Congress, GAO take aim at DOD-VA health records program

The decision to change course on joint medical records after spending $1 billion raises concerns on Capitol Hill.

doctor and laptop

When the Defense and Veterans Affairs departments last month announced a change of course in a long-awaited joint health records program, it sparked concerns at the Government Accountability Office. Now, the program faces further challenges from Capitol Hill.

Officials from the DOD-VA Interagency Program Office (IPO), which oversees the integrated Electronic Health Record (iEHR) and Virtual Lifetime Electronic Record (VLER) programs, insist they are still on track for a joint records-sharing platform. But the strategy for getting there has changed, now focusing on existing capabilities to improve interoperability.

Testifying before the House Committee on Veterans Affairs recently, outgoing VA CIO Roger Baker addressed VA’s efforts to develop the iEHR with DOD and denied that the agencies were abandoning the anticipated joint health records system.

"First, we would like to dispel any notion that VA and DOD are moving away from a single, joint, electronic health record," Baker said Feb. 27. He noted that VA Secretary Eric Shinseki and Defense Secretary Leon Panetta had each reaffirmed that commitment in their public statements on Feb. 5. "What has changed is the strategy that we will use to accomplish that goal," Baker said.

Before that happens though, the IPO may have to answer to Congress.

Under H.R. 933, the continuing resolution passed by the House on March 6, lawmakers are withholding all but 25 percent of the iEHR effort's funding for IT systems development, modernization and enhancement, pending the submission of information to and approval of the appropriations committees of both chambers of Congress.

The program office must provide Congress with an expenditure plan that lays out the budget and cost baseline, identifies a timeline for deployment, breaks down annual and total spending for each department and details cost-sharing business rules. The IPO must also establish data standardizations schedules between the departments, submit it all to GAO for review, and ensure that the program complies with standard federal acquisition regulations.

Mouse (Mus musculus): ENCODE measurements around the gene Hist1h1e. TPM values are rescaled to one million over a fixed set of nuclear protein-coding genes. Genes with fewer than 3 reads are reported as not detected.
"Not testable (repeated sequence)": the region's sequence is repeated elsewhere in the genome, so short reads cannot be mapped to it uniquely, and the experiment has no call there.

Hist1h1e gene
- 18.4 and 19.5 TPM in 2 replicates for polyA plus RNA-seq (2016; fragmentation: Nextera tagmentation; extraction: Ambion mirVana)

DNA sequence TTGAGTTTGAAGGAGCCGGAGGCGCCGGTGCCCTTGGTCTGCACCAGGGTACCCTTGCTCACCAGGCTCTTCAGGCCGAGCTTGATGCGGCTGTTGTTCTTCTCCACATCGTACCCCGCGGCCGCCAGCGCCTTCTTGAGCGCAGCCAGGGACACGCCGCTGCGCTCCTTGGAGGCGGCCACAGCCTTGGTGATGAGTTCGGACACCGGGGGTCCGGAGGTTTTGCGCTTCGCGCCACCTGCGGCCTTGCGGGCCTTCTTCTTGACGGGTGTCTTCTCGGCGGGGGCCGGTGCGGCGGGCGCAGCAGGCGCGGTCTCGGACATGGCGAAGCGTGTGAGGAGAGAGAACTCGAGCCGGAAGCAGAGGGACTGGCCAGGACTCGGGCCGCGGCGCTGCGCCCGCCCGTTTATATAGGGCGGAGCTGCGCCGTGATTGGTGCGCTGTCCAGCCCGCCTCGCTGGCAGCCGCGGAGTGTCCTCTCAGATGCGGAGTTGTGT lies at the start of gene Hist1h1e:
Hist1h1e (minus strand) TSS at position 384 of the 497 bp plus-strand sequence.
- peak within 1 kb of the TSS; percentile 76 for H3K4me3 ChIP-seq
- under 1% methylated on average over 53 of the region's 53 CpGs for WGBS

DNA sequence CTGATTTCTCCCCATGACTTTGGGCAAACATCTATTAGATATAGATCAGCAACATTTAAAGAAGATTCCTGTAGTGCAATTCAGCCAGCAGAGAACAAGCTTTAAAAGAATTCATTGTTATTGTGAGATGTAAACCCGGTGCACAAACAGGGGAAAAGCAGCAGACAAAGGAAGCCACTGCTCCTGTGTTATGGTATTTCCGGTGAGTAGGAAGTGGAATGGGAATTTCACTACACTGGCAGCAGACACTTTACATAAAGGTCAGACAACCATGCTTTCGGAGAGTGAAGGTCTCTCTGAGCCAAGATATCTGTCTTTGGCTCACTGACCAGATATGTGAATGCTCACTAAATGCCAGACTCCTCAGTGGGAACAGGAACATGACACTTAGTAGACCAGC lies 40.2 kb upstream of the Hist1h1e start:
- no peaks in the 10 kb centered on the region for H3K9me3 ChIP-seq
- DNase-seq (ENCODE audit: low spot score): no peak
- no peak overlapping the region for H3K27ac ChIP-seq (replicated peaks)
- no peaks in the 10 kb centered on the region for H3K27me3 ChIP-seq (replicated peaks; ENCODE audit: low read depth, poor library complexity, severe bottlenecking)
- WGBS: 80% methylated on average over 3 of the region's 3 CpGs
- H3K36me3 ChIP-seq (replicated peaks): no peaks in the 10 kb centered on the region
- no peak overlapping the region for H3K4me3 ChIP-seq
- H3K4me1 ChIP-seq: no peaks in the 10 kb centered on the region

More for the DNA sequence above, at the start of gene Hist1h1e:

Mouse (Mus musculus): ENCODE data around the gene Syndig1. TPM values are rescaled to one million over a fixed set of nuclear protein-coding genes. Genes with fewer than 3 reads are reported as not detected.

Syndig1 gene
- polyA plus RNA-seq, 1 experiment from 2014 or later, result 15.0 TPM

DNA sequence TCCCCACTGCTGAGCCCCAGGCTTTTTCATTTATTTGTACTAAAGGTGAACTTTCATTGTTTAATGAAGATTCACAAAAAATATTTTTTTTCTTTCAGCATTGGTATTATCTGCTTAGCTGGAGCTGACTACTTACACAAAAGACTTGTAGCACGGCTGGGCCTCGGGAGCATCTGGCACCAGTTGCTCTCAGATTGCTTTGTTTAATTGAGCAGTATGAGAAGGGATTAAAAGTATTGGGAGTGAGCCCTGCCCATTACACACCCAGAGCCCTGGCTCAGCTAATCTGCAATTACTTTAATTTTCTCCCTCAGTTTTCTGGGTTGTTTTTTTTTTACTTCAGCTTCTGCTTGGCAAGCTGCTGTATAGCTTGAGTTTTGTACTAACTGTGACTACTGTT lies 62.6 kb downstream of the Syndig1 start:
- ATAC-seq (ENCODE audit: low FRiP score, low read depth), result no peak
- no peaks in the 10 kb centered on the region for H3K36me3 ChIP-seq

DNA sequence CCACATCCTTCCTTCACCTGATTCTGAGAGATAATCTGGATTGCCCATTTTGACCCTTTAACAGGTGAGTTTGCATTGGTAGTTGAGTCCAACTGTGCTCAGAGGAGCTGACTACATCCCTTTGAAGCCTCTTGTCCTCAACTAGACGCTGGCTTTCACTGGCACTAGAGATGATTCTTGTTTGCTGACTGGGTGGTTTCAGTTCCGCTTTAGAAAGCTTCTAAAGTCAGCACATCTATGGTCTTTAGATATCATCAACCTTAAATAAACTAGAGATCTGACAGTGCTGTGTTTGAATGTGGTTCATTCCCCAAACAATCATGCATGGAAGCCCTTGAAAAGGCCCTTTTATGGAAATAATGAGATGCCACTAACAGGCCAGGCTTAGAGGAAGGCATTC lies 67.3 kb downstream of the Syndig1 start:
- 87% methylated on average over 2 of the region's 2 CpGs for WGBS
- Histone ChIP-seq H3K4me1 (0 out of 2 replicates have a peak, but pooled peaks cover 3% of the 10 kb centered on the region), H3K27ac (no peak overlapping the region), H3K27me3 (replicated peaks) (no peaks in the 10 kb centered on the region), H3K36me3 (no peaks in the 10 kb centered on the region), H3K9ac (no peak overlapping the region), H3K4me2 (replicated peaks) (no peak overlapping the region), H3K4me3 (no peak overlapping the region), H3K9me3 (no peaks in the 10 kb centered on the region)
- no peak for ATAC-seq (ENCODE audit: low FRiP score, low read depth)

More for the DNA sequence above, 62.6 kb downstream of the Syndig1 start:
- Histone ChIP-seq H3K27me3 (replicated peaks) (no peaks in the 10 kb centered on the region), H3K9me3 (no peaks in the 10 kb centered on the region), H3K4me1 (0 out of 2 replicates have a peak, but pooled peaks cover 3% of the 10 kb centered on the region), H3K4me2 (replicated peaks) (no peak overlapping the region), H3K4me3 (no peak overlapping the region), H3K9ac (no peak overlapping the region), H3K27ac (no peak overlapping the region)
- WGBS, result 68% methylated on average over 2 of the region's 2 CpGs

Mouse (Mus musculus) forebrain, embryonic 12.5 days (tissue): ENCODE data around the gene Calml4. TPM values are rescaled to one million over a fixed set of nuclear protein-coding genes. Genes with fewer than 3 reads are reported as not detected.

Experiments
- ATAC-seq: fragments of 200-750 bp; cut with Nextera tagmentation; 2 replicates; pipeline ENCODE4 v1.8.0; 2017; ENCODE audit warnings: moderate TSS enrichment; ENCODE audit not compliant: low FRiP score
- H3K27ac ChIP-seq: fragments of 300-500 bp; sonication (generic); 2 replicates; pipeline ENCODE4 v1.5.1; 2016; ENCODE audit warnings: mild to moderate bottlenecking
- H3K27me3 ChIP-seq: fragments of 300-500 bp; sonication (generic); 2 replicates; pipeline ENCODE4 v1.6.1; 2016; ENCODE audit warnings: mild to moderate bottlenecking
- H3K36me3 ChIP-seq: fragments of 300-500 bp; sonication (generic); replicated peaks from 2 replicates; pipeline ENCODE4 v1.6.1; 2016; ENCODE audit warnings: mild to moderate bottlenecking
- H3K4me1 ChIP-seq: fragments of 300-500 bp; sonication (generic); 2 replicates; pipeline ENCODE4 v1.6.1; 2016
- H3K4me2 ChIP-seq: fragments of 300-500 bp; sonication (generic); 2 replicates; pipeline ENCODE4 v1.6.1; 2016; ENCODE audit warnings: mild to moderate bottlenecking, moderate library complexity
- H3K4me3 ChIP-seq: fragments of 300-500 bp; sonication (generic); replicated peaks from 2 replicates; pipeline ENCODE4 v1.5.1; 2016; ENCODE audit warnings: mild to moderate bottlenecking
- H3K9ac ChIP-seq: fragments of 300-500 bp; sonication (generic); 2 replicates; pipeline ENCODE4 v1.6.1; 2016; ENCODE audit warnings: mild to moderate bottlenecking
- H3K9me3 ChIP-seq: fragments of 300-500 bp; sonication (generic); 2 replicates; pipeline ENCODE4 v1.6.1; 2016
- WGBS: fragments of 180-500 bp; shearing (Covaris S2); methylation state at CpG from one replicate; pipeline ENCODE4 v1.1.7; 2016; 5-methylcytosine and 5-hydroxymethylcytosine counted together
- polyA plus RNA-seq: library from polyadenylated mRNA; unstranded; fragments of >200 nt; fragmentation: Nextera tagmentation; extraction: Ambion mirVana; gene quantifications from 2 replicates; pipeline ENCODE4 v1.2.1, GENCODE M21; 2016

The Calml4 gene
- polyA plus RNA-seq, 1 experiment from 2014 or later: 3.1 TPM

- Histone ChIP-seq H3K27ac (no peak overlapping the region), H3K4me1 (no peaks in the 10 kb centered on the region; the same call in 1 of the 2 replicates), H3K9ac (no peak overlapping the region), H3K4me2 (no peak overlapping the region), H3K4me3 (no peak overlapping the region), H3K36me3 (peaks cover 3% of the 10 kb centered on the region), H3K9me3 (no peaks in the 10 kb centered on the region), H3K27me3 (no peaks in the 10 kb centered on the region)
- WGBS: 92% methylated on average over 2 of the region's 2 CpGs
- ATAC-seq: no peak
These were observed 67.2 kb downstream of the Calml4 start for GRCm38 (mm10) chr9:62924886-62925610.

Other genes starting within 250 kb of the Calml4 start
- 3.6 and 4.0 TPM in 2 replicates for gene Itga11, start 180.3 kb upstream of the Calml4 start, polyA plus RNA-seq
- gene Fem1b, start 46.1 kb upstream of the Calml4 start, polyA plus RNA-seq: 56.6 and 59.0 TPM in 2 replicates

Already, GAO officials have voiced concerns regarding the program's change of course.

"Given the long history of challenges in achieving interoperability, this reversal of course raises concerns about the departments’ ability to successfully collaborate to share electronic health information," Valerie Melvin, director of information management and technology resources issues at GAO, said in her Feb. 27 testimony.

GAO has kept its eye on the departments’ efforts over the past 15 years to share data between their separate health information systems and to develop interoperable health record capabilities. Reports issued between 2001 and 2012 noted some progress by the departments. GAO, however, recommended both address “pervasive and persistent” management challenges that prevented the departments from achieving fully interoperable electronic health record capabilities.

In his testimony, Baker acknowledged the iEHR has been “a very challenging program,” but said DOD and VA remain committed to making service member and veteran information seamlessly available across both departments. Other IPO officials also have admitted to stumbling blocks along the way but have echoed that commitment.

VA and DOD were directed in April 2009 to jointly develop and adopt interoperable electronic health record capabilities by September 30, 2009. In May 2009, as VA and DOD established the VLER program to provide portability and accessibility of health, benefits and administrative data for servicemembers and veterans.

In addition to the VLER, Shinseki and then-Defense Secretary Robert Gates in March 2011 agreed VA and DOD would collaborate to create the joint iEHR. In June 2011, the secretaries greenlighted framework that included the fundamental architecture, governance and approach that would deliver an iEHR. The goal was that it would be implemented across the departments by 2017.

The iEHR was initially projected to cost between $4 and $6 billion; however, an estimate in September of 2012 doubled that number, Baker testified. So far, more than a $1 billion has been spent, and VA and DOD officials have touted the new approach as a less-expensive option.

Questions about iEHR come as VA is facing significant turnover among its IT leadership. In addition to Baker, CTO Peter Levin has also announced he is leaving, and Deputy Assistant Secretary for Information Security Jerry Davis departed in February to become CIO of NASA's Ames Research Center. Deputy CIO Stephen Warren is expected to replace Baker in an acting capacity, but permanent successors have not yet been identified.

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